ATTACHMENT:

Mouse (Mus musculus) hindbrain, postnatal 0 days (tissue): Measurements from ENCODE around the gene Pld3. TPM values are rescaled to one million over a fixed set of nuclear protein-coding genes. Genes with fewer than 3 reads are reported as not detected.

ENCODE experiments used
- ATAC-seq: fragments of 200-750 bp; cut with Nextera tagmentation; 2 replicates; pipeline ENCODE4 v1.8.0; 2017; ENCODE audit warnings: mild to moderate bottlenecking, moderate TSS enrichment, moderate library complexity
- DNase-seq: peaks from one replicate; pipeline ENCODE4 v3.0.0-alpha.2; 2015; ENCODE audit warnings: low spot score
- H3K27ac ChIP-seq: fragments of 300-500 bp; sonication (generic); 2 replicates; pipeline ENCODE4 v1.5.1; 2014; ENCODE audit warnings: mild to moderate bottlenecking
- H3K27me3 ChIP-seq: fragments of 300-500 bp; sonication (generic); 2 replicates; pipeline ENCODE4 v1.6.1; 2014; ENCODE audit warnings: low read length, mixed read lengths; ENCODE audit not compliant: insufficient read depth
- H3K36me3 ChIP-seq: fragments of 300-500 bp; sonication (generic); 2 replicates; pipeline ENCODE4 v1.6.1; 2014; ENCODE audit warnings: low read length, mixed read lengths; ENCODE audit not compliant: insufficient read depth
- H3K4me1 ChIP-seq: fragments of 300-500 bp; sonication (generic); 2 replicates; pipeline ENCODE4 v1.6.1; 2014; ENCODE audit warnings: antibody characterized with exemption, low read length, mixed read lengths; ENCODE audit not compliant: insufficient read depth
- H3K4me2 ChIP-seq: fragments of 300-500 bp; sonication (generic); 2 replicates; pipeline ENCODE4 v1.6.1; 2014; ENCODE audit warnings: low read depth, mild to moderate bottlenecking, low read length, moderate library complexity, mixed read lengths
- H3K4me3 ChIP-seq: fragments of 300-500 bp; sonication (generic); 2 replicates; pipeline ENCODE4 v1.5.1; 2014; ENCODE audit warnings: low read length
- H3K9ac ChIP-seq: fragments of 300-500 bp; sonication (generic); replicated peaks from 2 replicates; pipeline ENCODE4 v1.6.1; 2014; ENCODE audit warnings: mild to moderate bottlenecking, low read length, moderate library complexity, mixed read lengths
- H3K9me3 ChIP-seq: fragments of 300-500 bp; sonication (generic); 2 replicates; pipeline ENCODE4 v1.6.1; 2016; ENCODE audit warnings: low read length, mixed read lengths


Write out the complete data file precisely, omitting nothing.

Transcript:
Mouse (Mus musculus) hindbrain, postnatal 0 days (tissue): Measurements from ENCODE around the gene Pld3. TPM values are rescaled to one million over a fixed set of nuclear protein-coding genes. Genes with fewer than 3 reads are reported as not detected.

ENCODE experiments used
- ATAC-seq: fragments of 200-750 bp; cut with Nextera tagmentation; 2 replicates; pipeline ENCODE4 v1.8.0; 2017; ENCODE audit warnings: mild to moderate bottlenecking, moderate TSS enrichment, moderate library complexity
- DNase-seq: peaks from one replicate; pipeline ENCODE4 v3.0.0-alpha.2; 2015; ENCODE audit warnings: low spot score
- H3K27ac ChIP-seq: fragments of 300-500 bp; sonication (generic); 2 replicates; pipeline ENCODE4 v1.5.1; 2014; ENCODE audit warnings: mild to moderate bottlenecking
- H3K27me3 ChIP-seq: fragments of 300-500 bp; sonication (generic); 2 replicates; pipeline ENCODE4 v1.6.1; 2014; ENCODE audit warnings: low read length, mixed read lengths; ENCODE audit not compliant: insufficient read depth
- H3K36me3 ChIP-seq: fragments of 300-500 bp; sonication (generic); 2 replicates; pipeline ENCODE4 v1.6.1; 2014; ENCODE audit warnings: low read length, mixed read lengths; ENCODE audit not compliant: insufficient read depth
- H3K4me1 ChIP-seq: fragments of 300-500 bp; sonication (generic); 2 replicates; pipeline ENCODE4 v1.6.1; 2014; ENCODE audit warnings: antibody characterized with exemption, low read length, mixed read lengths; ENCODE audit not compliant: insufficient read depth
- H3K4me2 ChIP-seq: fragments of 300-500 bp; sonication (generic); 2 replicates; pipeline ENCODE4 v1.6.1; 2014; ENCODE audit warnings: low read depth, mild to moderate bottlenecking, low read length, moderate library complexity, mixed read lengths
- H3K4me3 ChIP-seq: fragments of 300-500 bp; sonication (generic); 2 replicates; pipeline ENCODE4 v1.5.1; 2014; ENCODE audit warnings: low read length
- H3K9ac ChIP-seq: fragments of 300-500 bp; sonication (generic); replicated peaks from 2 replicates; pipeline ENCODE4 v1.6.1; 2014; ENCODE audit warnings: mild to moderate bottlenecking, low read length, moderate library complexity, mixed read lengths
- H3K9me3 ChIP-seq: fragments of 300-500 bp; sonication (generic); 2 replicates; pipeline ENCODE4 v1.6.1; 2016; ENCODE audit warnings: low read length, mixed read lengths